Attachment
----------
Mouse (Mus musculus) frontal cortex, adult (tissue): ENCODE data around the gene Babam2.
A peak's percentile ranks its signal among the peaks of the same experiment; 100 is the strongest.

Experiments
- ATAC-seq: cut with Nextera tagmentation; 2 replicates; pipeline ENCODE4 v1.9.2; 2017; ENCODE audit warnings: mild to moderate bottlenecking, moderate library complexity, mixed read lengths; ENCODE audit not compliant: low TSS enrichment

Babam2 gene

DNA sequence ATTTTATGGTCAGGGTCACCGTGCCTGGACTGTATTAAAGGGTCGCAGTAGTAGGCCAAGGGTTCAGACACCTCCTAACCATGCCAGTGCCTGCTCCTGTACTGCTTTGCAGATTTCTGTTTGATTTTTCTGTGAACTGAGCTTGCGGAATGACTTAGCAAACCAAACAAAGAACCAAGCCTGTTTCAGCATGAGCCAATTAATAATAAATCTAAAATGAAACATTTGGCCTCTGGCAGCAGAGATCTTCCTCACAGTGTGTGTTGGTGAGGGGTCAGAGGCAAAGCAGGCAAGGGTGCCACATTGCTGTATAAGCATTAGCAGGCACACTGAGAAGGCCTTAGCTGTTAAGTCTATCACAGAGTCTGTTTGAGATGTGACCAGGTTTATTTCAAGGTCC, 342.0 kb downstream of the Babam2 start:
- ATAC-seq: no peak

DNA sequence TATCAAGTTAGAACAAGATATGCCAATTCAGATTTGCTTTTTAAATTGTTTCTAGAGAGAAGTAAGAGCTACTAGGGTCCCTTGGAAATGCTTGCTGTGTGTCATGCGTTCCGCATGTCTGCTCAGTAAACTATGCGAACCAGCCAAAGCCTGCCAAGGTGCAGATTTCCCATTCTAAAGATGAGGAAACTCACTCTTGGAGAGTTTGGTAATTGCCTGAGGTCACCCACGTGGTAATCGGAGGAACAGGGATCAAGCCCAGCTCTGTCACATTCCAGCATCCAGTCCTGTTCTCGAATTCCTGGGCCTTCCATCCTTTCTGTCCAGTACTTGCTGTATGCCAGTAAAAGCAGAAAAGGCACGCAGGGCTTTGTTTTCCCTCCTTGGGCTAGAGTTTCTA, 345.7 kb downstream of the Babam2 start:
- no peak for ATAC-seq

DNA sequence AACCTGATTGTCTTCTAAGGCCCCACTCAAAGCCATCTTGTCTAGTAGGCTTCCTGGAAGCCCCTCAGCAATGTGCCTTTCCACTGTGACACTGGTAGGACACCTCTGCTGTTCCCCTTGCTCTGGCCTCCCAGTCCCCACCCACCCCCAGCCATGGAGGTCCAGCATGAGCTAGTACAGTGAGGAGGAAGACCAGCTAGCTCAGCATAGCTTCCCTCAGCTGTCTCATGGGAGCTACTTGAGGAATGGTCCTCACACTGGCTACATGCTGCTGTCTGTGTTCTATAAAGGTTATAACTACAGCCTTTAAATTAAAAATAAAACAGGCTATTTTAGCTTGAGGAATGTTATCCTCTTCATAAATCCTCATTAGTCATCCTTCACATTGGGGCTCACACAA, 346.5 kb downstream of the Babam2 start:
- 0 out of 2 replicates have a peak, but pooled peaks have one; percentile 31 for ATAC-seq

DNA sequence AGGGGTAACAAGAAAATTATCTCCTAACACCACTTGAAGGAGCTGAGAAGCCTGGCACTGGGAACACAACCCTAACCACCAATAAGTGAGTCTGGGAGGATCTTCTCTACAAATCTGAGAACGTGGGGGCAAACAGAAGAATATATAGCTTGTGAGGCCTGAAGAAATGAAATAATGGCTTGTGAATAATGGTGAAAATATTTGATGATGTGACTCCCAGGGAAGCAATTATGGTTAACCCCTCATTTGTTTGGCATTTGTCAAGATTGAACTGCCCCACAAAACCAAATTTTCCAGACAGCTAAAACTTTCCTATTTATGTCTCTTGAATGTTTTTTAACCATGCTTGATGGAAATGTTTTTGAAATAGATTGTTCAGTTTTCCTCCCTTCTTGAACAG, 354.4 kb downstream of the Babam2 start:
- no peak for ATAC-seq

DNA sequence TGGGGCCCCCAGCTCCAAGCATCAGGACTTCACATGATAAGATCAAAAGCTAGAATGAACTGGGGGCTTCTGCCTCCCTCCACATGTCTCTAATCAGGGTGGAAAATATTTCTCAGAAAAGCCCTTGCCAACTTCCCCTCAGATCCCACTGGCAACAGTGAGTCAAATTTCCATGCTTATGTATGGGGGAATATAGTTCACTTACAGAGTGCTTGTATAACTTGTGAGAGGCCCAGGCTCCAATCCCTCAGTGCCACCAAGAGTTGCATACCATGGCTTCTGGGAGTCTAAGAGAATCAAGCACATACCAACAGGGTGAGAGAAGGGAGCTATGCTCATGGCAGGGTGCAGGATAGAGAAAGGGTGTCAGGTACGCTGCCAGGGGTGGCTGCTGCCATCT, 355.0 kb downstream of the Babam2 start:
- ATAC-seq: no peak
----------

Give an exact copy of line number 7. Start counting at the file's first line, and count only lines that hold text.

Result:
- ATAC-seq: no peak